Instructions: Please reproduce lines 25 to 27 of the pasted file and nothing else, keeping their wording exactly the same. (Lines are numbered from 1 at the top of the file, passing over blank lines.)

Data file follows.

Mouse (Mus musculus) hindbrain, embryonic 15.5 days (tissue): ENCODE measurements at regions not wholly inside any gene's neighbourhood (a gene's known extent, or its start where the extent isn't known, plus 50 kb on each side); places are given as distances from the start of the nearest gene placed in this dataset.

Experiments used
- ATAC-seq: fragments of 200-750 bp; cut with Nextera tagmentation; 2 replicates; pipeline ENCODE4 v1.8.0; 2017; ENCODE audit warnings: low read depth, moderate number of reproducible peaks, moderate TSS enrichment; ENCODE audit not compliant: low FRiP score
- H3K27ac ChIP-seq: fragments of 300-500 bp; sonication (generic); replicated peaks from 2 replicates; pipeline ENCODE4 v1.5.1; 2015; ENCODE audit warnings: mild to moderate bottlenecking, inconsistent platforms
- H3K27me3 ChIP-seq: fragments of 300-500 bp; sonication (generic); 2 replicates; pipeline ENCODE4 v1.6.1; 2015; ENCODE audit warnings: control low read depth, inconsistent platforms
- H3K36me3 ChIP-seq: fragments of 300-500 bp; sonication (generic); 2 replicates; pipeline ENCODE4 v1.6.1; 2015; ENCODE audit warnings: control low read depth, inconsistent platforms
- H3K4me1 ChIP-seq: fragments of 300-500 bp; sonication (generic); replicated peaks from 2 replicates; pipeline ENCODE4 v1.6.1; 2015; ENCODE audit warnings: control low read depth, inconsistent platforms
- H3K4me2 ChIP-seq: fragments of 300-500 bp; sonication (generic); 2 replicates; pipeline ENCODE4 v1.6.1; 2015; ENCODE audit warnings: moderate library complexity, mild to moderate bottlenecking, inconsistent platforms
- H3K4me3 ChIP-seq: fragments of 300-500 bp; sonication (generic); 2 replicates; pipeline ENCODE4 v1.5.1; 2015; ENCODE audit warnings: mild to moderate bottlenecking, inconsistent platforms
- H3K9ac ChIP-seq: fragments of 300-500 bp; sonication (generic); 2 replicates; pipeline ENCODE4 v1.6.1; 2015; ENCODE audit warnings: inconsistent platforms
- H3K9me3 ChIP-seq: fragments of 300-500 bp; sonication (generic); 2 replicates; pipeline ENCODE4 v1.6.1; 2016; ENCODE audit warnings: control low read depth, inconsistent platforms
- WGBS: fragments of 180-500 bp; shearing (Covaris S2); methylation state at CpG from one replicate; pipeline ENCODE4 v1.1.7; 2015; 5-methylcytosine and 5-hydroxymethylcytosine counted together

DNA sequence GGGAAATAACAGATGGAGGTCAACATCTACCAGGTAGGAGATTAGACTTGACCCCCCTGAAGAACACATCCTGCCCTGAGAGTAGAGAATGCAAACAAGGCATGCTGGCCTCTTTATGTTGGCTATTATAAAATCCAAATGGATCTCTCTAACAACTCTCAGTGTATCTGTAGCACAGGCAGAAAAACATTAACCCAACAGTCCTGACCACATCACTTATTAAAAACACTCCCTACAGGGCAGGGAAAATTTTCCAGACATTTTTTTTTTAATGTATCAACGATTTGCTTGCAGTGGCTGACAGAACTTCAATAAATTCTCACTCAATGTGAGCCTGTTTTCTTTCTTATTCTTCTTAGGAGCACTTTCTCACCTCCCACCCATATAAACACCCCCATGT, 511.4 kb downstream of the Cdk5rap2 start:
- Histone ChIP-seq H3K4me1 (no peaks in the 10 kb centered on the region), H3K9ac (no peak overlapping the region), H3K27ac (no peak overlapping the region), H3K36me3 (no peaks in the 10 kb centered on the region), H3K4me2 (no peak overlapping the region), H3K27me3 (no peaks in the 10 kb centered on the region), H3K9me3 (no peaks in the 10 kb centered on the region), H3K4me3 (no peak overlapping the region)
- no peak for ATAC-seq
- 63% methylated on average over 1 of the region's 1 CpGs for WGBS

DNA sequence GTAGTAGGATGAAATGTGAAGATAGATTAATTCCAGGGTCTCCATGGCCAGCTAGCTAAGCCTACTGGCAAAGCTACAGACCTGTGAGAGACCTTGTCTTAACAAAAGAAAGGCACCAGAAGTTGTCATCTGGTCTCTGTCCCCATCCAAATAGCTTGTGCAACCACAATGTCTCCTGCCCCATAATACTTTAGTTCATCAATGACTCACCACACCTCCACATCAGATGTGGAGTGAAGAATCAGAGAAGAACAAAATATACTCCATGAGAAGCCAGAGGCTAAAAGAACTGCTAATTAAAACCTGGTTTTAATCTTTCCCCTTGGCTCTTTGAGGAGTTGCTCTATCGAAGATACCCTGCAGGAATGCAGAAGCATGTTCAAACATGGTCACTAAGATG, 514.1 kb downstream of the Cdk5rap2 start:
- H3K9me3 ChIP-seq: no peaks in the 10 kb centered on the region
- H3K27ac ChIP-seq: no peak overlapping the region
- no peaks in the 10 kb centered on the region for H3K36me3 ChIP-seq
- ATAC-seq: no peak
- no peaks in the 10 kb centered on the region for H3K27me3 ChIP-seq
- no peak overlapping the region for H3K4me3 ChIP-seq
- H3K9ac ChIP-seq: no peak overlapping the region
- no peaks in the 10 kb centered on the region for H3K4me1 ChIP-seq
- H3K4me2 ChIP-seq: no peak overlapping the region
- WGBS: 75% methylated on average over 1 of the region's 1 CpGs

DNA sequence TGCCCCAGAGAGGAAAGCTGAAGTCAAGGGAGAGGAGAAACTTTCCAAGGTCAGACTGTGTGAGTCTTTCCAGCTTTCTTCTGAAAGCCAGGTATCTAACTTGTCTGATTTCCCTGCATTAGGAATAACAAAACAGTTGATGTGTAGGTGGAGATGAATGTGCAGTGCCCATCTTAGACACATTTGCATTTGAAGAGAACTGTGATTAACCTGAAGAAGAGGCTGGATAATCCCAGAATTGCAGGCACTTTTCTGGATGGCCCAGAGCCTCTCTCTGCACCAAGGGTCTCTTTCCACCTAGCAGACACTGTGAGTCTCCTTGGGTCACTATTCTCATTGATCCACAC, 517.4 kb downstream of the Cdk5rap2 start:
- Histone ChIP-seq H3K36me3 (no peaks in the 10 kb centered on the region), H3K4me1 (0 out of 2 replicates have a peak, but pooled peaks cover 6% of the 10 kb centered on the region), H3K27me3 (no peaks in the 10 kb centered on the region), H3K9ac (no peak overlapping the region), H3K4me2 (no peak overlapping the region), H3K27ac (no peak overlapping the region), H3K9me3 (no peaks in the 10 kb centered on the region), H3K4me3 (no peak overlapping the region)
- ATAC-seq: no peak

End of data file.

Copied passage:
- no peaks in the 10 kb centered on the region for H3K4me1 ChIP-seq
- H3K4me2 ChIP-seq: no peak overlapping the region
- WGBS: 75% methylated on average over 1 of the region's 1 CpGs